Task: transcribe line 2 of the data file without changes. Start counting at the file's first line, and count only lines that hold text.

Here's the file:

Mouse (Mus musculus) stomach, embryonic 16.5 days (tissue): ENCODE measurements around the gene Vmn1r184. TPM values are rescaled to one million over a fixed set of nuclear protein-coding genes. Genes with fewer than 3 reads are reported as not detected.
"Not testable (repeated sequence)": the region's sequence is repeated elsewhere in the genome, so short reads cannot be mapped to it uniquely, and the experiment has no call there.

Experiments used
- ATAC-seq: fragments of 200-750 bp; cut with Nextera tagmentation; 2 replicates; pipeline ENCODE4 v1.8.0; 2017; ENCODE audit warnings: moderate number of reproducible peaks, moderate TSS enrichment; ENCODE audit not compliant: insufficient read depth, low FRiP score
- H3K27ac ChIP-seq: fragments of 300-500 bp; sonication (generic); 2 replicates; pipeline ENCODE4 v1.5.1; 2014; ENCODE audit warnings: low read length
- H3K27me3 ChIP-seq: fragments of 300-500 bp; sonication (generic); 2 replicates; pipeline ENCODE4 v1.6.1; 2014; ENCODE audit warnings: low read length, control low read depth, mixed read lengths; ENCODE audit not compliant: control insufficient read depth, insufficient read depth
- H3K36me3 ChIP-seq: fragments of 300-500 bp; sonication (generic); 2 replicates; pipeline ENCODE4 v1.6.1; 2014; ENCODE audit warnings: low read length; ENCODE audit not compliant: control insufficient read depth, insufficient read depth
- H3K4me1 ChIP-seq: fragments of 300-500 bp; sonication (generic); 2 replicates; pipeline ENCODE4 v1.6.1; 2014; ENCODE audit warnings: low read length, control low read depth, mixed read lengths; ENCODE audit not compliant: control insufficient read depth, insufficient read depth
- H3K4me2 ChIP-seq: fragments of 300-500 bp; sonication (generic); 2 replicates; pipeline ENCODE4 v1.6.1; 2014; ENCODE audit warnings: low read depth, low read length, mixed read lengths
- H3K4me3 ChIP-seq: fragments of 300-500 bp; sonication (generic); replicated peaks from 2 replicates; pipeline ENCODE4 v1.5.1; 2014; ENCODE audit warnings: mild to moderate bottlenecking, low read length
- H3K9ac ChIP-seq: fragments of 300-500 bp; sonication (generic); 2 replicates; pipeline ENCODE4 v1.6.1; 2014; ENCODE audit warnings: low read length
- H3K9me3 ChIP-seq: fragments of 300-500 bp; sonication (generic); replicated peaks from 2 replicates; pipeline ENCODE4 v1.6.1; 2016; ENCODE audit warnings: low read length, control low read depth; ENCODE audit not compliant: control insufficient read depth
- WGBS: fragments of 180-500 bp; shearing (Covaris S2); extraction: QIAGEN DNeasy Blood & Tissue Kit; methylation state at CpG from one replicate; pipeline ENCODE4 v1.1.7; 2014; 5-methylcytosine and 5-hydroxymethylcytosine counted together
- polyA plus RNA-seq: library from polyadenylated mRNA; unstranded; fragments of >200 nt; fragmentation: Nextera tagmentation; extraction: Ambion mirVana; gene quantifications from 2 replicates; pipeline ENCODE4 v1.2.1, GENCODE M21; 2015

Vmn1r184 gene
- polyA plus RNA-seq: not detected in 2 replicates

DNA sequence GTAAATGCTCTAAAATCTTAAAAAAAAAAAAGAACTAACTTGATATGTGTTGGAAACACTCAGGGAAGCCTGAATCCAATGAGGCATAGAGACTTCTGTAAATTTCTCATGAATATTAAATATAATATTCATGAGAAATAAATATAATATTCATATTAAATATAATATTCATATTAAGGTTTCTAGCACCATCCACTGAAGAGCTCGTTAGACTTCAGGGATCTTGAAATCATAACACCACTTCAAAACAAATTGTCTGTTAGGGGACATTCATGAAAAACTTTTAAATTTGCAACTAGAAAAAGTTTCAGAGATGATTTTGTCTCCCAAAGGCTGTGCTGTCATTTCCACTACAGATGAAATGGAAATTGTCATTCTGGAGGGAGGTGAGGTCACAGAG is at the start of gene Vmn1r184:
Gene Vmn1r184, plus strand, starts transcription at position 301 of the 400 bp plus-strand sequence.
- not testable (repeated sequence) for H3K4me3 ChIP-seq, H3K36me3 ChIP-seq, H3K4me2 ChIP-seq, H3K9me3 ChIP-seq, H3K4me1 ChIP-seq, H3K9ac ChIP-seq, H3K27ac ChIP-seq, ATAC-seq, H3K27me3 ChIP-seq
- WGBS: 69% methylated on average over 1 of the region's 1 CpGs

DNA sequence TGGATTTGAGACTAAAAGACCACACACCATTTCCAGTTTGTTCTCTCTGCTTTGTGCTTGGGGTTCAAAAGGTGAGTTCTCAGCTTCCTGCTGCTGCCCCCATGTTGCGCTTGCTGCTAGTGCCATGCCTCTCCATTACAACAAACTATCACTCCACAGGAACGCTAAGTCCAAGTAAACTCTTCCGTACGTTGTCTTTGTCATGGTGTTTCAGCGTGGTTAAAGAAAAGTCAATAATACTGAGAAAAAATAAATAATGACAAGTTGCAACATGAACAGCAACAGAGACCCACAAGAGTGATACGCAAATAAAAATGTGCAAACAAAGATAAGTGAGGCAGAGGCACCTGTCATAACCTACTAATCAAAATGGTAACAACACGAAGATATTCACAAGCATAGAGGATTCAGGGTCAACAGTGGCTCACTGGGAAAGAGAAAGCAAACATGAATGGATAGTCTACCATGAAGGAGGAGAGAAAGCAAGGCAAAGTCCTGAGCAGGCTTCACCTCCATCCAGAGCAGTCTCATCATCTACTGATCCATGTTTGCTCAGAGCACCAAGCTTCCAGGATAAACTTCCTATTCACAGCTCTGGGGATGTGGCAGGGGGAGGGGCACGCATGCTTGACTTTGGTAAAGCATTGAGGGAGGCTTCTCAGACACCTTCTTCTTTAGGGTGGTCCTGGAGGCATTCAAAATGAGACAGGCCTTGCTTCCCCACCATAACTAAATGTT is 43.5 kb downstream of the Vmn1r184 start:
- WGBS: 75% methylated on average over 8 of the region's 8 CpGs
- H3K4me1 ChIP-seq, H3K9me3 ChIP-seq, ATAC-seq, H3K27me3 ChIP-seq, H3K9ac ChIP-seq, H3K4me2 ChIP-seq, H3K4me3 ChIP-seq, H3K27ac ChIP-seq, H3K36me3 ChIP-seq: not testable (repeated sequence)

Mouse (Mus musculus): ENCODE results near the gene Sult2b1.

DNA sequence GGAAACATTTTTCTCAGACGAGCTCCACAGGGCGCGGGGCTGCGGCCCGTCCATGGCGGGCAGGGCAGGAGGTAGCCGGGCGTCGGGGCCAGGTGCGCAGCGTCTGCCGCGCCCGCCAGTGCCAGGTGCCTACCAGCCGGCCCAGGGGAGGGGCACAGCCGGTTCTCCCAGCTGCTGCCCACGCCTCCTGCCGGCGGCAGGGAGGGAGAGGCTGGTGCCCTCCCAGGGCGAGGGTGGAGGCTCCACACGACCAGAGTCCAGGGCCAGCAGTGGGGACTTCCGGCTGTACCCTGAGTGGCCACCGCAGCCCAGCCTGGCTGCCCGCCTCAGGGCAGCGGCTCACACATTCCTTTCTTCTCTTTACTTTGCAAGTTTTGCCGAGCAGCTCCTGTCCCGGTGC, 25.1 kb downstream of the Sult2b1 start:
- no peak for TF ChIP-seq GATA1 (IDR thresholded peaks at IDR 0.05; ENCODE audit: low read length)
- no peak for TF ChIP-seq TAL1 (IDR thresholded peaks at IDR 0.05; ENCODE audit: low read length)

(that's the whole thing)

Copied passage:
"Not testable (repeated sequence)": the region's sequence is repeated elsewhere in the genome, so short reads cannot be mapped to it uniquely, and the experiment has no call there.